“Chelsea Hotel #2” by Leonard Cohen

This slow waltz is an ode to Leonard Cohen’s fleeting but very famous romance with Janis Joplin in the spring of 1968. The two, both staying at the hotel, had a chance encounter in the elevator and decided not to part ways when the doors opened. “She wasn’t looking for me, she was looking for Kris Kristofferson; I wasn’t looking for her, I was looking for Brigitte Bardot. But we fell into each other’s arms through some process of elimination,” he recalled 20 years after the fact. The song, released on Cohen’s 1974 album New Skin for the Old Ceremony, is labeled “#2” because there’s an earlier version that was never officially recorded but is preserved in the 1974 concert documentary Bird on a Wire (filmed in 1972).

“Chelsea Girls” by Nico

After the premiere of Andy Warhol’s 1966 film The Chelsea Girls (or Chelsea Girls), Velvet Underground members Lou Reed and Sterling Morrison wrote this song as an unofficial companion piece, chronicling the activities of the Chelsea Hotel’s buzziest young residents in much the same way the film does. Nico, one of the starring Chelsea Girls, recorded it for her 1967 album, titled—wouldn’t you know it?—Chelsea Girl.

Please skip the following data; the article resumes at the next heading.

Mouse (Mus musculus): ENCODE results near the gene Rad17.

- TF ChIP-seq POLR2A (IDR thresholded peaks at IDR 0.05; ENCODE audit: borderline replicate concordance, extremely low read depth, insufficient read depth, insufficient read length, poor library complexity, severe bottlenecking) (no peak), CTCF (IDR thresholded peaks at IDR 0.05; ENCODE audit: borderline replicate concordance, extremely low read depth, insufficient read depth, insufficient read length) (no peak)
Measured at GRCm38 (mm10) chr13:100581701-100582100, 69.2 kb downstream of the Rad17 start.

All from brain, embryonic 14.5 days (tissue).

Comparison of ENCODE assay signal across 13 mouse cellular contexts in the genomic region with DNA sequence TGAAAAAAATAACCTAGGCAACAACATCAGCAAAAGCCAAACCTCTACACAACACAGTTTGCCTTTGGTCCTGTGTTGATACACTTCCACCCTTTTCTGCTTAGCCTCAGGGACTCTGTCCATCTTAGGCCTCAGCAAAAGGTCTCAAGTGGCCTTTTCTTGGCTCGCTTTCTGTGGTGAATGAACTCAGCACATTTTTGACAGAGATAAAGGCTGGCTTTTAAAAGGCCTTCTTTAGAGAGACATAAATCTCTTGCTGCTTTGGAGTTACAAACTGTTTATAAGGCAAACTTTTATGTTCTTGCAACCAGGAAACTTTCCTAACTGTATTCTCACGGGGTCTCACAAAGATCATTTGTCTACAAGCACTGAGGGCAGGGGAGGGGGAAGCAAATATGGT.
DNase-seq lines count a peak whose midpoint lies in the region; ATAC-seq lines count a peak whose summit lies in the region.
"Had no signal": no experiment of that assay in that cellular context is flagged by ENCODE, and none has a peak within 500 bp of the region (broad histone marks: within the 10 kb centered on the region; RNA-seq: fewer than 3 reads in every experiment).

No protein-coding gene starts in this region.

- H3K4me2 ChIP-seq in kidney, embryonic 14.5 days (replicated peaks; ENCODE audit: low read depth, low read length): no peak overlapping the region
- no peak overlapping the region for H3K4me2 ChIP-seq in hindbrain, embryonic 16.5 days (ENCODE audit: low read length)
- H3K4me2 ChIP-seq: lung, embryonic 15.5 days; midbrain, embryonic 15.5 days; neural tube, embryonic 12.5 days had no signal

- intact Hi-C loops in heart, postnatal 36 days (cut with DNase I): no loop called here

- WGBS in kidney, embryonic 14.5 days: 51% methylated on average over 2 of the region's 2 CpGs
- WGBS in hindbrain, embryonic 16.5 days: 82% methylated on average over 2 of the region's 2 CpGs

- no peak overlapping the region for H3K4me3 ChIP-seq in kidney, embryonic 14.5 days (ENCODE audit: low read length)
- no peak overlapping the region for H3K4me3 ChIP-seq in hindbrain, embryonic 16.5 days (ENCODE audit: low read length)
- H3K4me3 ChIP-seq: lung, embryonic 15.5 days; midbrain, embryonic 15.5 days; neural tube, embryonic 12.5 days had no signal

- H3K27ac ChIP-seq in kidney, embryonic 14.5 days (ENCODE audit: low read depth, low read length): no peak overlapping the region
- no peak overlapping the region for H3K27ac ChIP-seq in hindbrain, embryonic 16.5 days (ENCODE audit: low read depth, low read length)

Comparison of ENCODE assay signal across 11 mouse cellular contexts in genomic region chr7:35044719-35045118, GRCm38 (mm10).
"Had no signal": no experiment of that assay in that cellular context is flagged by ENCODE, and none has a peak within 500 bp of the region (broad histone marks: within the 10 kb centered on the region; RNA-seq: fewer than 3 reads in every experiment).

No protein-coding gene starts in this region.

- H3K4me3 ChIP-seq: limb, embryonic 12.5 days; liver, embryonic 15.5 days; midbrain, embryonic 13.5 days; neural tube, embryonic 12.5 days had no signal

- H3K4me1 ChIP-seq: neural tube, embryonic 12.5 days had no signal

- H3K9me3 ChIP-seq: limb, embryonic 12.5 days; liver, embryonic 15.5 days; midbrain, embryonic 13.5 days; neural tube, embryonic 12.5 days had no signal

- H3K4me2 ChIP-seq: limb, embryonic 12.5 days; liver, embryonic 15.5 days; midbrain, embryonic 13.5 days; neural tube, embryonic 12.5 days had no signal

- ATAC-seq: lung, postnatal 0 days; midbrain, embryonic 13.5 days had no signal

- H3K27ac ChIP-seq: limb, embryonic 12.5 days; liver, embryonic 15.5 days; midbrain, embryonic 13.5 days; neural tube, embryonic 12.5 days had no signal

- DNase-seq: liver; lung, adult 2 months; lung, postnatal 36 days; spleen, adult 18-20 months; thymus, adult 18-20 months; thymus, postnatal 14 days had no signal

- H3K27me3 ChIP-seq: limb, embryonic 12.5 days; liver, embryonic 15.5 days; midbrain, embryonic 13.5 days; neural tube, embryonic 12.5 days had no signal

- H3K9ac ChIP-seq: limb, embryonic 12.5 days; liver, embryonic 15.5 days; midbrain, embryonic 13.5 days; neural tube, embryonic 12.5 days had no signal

Iconic though the album is now, Nico’s lack of control in the studio left her unhappy with the whole thing, especially the flutes that feature so heavily on “Chelsea Girl.” “The first time I heard the album, I cried. I still cannot listen to it, because everything I wanted for that record, they took it away,” she later said, according to Dave Thompson’s Your Pretty Face Is Going to Hell. “I asked for drums, they said no. I asked for more guitars, they said no. And I asked for simplicity, and they covered it in flutes! They added strings and—I didn’t like them, but I could live with them. But the flute! I cried and it was all because of the flute.”

“Bruce Wayne Campbell Interviewed on the Roof of the Chelsea Hotel, 1979” by Okkervil River